Written by: Sara Gruen
Released: April 6, 20 by Harper Perennial
Summary: An atmospheric, gritty, and compelling novel of star-crossed lovers, set in the circus world circa 1932, by the bestselling author of Riding Lessons.
When Jacob Jankowski, recently orphaned and suddenly adrift, jumps onto a passing train, he enters a world of freaks, grifters, and misfits, a second-rate circus struggling to survive during the Great Depression, making one-night stands in town after endless town. A veterinary student who almost earned his degree, Jacob is put in charge of caring for the circus menagerie. It is there that he meets Marlena, the beautiful young star of the equestrian act, who is married to August, the charismatic but twisted animal trainer. He also meets Rosie, an elephant who seems untrainable until he discovers a way to reach her.
Beautifully written, Water for Elephants is illuminated by a wonderful sense of time and place. It tells a story of a love between two people that overcomes incredible odds in a world in which even love is a luxury that few can afford.
This book is absolutely breathtaking and I couldn’t put it down unless I was forced to. I started reading it sitting in the airport where out flight was delayed for over an hour and while reading it I was so engrossed that I didn’t even notice the incredibly uncomfortable chair that I was sitting in. I finished reading it while driving from Orlando to Panama City Beach (I was in the backseat and not actually driving myself). This book is just so riveting and gorgeous that I needed to know how it ended and I didn’t even jump ahead to read the end before I was really done.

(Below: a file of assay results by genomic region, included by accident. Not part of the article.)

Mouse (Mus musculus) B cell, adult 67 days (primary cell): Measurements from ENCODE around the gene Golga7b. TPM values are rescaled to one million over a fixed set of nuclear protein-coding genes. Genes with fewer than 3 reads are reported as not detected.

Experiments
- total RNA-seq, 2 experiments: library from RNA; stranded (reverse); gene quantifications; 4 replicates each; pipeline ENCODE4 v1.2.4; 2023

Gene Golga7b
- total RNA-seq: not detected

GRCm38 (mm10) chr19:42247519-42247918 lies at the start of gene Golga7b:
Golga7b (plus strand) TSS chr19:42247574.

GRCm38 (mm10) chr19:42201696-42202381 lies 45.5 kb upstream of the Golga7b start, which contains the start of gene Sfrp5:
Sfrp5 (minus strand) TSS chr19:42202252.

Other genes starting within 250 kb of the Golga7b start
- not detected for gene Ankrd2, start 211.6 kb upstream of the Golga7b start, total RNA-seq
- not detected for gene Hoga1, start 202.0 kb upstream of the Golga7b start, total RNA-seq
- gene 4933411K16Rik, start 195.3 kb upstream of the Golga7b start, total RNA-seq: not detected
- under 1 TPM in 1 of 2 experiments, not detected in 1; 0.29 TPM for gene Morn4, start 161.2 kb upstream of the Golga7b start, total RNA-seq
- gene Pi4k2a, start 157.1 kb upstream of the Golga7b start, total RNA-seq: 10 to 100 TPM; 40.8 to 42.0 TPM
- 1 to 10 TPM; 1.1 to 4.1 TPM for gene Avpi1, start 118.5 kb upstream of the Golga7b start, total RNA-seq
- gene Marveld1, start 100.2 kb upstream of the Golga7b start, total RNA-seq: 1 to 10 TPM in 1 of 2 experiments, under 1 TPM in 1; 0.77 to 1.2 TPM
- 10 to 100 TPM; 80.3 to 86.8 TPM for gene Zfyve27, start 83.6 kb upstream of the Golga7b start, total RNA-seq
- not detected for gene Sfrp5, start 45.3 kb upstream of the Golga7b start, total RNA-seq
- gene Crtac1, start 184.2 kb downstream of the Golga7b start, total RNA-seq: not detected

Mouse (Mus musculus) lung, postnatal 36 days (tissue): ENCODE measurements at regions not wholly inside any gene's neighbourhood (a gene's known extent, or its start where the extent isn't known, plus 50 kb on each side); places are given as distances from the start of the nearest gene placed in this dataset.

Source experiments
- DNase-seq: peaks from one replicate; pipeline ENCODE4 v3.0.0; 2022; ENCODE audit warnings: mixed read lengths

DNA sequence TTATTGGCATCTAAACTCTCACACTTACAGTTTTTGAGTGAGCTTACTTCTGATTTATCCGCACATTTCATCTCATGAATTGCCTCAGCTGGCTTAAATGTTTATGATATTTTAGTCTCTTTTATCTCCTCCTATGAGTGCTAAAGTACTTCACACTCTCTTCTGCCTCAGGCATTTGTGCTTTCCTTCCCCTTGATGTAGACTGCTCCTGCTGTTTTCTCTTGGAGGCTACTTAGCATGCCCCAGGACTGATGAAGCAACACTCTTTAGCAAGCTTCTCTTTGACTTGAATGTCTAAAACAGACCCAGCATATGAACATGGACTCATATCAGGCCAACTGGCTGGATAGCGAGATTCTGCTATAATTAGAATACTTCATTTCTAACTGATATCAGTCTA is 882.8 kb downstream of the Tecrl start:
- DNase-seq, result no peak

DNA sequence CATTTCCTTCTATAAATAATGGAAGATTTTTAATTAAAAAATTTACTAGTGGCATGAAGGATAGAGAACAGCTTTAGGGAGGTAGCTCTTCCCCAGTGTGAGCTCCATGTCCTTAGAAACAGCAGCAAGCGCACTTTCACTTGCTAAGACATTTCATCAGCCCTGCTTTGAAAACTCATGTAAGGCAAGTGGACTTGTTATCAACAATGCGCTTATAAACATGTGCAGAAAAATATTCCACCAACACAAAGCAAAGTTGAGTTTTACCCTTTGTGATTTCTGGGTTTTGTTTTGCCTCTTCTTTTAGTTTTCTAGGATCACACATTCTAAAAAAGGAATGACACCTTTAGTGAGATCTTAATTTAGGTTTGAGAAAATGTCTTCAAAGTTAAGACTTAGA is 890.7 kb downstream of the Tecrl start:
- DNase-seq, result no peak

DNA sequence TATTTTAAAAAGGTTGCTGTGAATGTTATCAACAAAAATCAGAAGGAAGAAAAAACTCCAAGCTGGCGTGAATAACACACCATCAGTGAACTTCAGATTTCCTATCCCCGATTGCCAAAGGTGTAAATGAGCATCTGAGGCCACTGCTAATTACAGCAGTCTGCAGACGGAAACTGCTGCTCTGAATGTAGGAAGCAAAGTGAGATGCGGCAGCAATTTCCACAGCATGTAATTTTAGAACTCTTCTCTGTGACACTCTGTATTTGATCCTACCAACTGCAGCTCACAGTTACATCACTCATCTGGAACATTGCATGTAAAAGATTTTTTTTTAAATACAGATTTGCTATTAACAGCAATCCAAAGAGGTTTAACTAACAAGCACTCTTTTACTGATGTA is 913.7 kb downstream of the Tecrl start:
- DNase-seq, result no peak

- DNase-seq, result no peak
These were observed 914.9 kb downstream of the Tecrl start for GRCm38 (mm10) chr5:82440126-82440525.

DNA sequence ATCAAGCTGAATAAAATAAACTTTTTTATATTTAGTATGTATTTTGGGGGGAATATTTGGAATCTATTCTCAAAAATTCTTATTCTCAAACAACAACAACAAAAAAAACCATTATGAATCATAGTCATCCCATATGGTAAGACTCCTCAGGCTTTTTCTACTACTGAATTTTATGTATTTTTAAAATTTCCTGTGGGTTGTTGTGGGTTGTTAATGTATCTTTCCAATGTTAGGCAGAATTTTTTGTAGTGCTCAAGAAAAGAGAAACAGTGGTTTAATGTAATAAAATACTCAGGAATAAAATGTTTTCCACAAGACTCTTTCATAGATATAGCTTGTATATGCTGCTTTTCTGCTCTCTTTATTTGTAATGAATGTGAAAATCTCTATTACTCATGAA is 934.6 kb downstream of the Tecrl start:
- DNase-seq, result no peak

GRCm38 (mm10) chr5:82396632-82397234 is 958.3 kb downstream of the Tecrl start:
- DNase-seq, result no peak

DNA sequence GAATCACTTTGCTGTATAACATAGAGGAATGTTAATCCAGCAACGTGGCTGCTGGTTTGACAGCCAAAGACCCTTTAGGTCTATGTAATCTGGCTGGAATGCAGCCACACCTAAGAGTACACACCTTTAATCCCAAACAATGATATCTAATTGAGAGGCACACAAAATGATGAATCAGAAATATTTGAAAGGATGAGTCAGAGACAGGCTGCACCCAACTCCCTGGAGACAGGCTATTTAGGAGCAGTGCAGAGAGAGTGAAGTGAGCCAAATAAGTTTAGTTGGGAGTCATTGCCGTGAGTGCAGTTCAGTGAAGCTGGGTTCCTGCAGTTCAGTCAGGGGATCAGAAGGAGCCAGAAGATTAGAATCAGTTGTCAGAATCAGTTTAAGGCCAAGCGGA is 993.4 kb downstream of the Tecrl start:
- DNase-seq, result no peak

I’ll admit that even though I bought this book a few years ago I always seemed to pass it over because I didn’t feel as though it would be any good. I don’t know why I had that notion, but there it was. But then I found out that they were making this into a movie (I really want to see it) and after watching the previews and seeing some stills, I had to read the book before I saw it. So I figured that it would be a fantastic holiday read and I was so not disappointed.
This novel alternated between Jacob as an elderly man and Jacob as a young man fresh out of Cornell. I was a little worried how the story would play out with alternating viewpoints like that. If anything, though, it just added this extra layer to the story and made you really see the type of man that Jacob is.
The beginning starts out at the end – if that makes sense – and it makes you think one thing until it’s told again. I don’t want to spoil it, though, so keep an open mind to the possibilities. As the story progresses, you can’t help but wonder what all is going to happen and who Jacob’s wife will be since as an older man he makes reference to her though not by name. And the end is full of action and has you on the edge of your seat.
This is going to be one of those books that I’ll read again and again and tell everyone about when they’re looking for a book to read. One thing, though, is that this isn’t exactly a book for all ages. There are several graphic scenes of either a sexual or physical nature and because of that this really isn’t a book that younger readers should enjoy until they’re at the point where they can handle the material. However, if you can cope with that, pick up this book if you haven’t already because it’s really amazing. I give it a 10/10.